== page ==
You Can’t Grill Mac and Cheese, But You Can Smoke It

Chef Jimmy Kennedy has been smoking mac and cheese since he was a kid

May 23, 2023 7:14 am
Chef Jimmy Kennedy’s smoked mac and cheese.
Chef Jimmy Kennedy started working on his smoked mac and cheese recipe in childhood.

On a recent episode of MasterChef in the U.K., a contestant named Josh made a version of macaroni and cheese using evaporated milk and Kraft singles and served it to the judges alongside barbeque short ribs, jalapeno cornbread and pickled coleslaw. 

Unimpressed by the unusual choice of “milk” and the inexplicable decision to use plastic cheese instead of the real stuff, the judges sent Josh packing due to his unconventional take on one of the most beloved comfort foods — if they actually exist — in the world.

Chef Jimmy Kennedy also has a different version of mac and cheese, but his interpretation of one of Snoop Dogg’s favorite post-joint munchies is generally a hit with crowds when he serves it from one of Cabot Creamery’s traveling food trucks.

A former restaurateur who hails from  Mississippi but now lives in Vermont, Kennedy has been developing recipes, some of which have been featured on the Food Network, for over a decade. One of Kennedy’s recipes is for smoked macaroni and cheese, a dish he actually began experimenting with as a teen while living below the Mason-Dixon line.

“Growing up, putting things in the smoker was like putting things in the deep fryer. If it even slightly resembled food, it was fair game,” Kennedy tells InsideHook. “We did a lot of hunting and fishing so most of it was game like squirrel or rabbit. We did possum a few times too. It wasn’t that good. We did a lot of experimenting, so mac and cheese wasn’t that far of a reach for us.”

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Kennedy brought his experience smoking and air frying food as a teenager with him when he was forced into kitchen duty at his former Montpelier-area restaurant River Run when the chef didn’t show up to work on the now-closed eatery’s opening day. “We were busy and I just had to get back there and start cooking. It never stopped from there. Although I’d been cooking forever, this was a whole different ballgame,” he says. “I learned how to really cook in the kitchen there. It was a learning experience for a lot of folks, including me.”

One of the things Kennedy learned to do was delegate responsibility, which he did by assigning smoking duties to one of his prep cooks. “I showed him what to do and he just ended up smoking absolutely everything. It could have been eggs, pancakes, French toast, fried chicken…anything. He even said he was going to start smoking water. I don’t think he did, but since I’d had mac and cheese in the smoker before as a kid, we did that a few times. It turned out to be a great thing at the restaurant.”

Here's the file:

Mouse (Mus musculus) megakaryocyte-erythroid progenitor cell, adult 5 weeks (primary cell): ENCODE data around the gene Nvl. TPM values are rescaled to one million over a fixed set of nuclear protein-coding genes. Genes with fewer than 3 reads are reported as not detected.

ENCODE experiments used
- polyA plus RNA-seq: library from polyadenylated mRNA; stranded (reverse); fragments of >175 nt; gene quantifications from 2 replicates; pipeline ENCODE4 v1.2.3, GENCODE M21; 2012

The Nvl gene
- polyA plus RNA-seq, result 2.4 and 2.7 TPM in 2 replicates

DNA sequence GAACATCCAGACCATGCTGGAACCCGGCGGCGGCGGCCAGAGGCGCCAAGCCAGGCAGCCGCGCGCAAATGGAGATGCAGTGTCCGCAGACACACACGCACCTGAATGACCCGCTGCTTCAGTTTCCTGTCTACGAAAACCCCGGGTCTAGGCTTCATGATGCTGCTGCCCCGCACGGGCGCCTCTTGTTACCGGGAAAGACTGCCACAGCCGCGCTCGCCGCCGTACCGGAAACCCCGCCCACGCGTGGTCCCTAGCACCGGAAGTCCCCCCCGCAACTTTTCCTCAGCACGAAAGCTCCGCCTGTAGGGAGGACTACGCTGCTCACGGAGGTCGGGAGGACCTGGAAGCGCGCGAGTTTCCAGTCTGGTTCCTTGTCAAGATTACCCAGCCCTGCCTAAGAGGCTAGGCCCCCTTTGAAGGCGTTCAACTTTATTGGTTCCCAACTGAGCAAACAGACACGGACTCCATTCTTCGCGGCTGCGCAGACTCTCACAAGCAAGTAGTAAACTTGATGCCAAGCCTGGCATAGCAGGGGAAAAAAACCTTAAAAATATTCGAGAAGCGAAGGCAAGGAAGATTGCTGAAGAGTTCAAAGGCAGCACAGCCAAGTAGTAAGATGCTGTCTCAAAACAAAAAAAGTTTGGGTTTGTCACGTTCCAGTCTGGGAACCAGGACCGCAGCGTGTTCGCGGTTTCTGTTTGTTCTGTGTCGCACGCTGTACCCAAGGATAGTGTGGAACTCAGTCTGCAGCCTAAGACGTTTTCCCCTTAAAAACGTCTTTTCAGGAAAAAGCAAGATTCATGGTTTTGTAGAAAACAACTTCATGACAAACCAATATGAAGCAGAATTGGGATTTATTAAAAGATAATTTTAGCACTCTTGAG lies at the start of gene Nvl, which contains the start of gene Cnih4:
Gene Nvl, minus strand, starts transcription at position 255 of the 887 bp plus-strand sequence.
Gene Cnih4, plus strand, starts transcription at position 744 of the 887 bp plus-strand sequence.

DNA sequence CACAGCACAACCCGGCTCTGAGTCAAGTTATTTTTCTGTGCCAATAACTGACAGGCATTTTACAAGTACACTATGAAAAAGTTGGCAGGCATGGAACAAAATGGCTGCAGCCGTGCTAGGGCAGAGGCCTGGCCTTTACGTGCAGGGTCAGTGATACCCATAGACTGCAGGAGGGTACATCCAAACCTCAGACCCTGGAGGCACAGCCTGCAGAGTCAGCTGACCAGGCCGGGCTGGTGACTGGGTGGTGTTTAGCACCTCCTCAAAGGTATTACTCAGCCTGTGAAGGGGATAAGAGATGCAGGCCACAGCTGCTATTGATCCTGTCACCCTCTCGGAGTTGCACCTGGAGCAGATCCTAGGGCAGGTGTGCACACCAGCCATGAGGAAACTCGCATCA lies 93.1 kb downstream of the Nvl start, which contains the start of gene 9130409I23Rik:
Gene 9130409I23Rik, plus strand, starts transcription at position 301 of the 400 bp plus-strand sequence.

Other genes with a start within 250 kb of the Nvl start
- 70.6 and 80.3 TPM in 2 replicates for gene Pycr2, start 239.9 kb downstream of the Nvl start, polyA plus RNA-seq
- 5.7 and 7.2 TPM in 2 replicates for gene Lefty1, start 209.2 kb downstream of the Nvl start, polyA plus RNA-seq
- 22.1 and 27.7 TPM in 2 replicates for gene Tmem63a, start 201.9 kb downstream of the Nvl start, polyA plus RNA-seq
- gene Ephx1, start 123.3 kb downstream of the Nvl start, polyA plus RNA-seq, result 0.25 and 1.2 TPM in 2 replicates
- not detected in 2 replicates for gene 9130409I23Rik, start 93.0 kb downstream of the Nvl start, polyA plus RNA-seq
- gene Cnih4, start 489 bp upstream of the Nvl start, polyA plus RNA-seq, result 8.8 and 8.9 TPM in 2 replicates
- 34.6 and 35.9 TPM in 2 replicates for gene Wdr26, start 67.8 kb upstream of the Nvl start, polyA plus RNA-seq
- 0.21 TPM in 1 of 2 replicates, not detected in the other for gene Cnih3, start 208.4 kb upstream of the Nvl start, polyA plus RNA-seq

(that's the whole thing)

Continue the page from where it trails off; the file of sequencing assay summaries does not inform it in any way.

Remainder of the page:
And when Kennedy left the restaurant business behind and developed a relationship with Cabot, the recipe for smoked macaroni and cheese came with him. “Some things you want to give a good heavy smoke to, but I’m not a big fan of not over-smoking things. You put a light smoke on Cabot cheese and penne pasta and it makes something that’s really, really good even better,” Kennedy says. “There’s something about the creaminess of the cheddar that absorbs the smoke. It doesn’t look a whole lot different, but you do get that light smoky flavor throughout the mac and cheese. It’s not intense, it’s just really, really tasty and doesn’t take very much to do. There was some trial and error, but the recipe was good right off the bat.”

See for yourself.

Jimmy Kennedy’s Smoked Mac and Cheese

Prep Time: 20 minutes

Cook Time: 45 minutes

Total Time: 1 hr 5 mins

Servings: About 20

  • Penne pasta, 2 lbs.
  • Milk, 1/2 gallon
  • Cabot Seriously Sharp Cheddar. 8 cups
  • Cabot salted butter, 2 sticks
  • All-purpose flour, 1 cups
  • Dried thyme, 1/2 tbsp. or to taste
  • Dried basil, 1/2 tbsp. or to taste
  • Fresh ground black pepper, 1/2 tbsp. or to taste
    1. Start the fire for the smoker and bring heat to between 275 to 325 degrees.  Maintain this heat throughout the cooking process. When the heat is where you want it and you have a consistent smoke, prepare the noodles and cheese sauce.

    2. Cook noodles until al dente, drain, place in a large bowl and set aside. 

    3. Melt the butter in a heavy-bottomed pot or saucepan over medium heat and stir in the flour, a little at a time, with a whisk until it is well blended. Continue stirring letting it cook for a minute or two.

    4. Slowly add the milk and keep whisking for another couple of minutes. Add the cheese and stir until it melts and is blended into the mixture. Adjust the heat to low.

    5. Add the herbs and cook while stirring for 3 or 4 minutes. When the sauce is done, add about half of it to the pasta and mix well. Add the other half or so of the cheese sauce and mix again.

    6. Place the pasta/cheese mixture in a roasting pan. Cover the pan with aluminum foil and place on the rack in the smoker.

    7. Check temperatures of smoker and pasta occasionally. When the edges of the pasta just start to bubble, slide the rack out and remove the foil. Leave pan uncovered and slide rack back into smoker.

    8. Continue to cook until pasta is hot and bubbly and just starts to brown. If necessary, turn heat up on smoker to finish.


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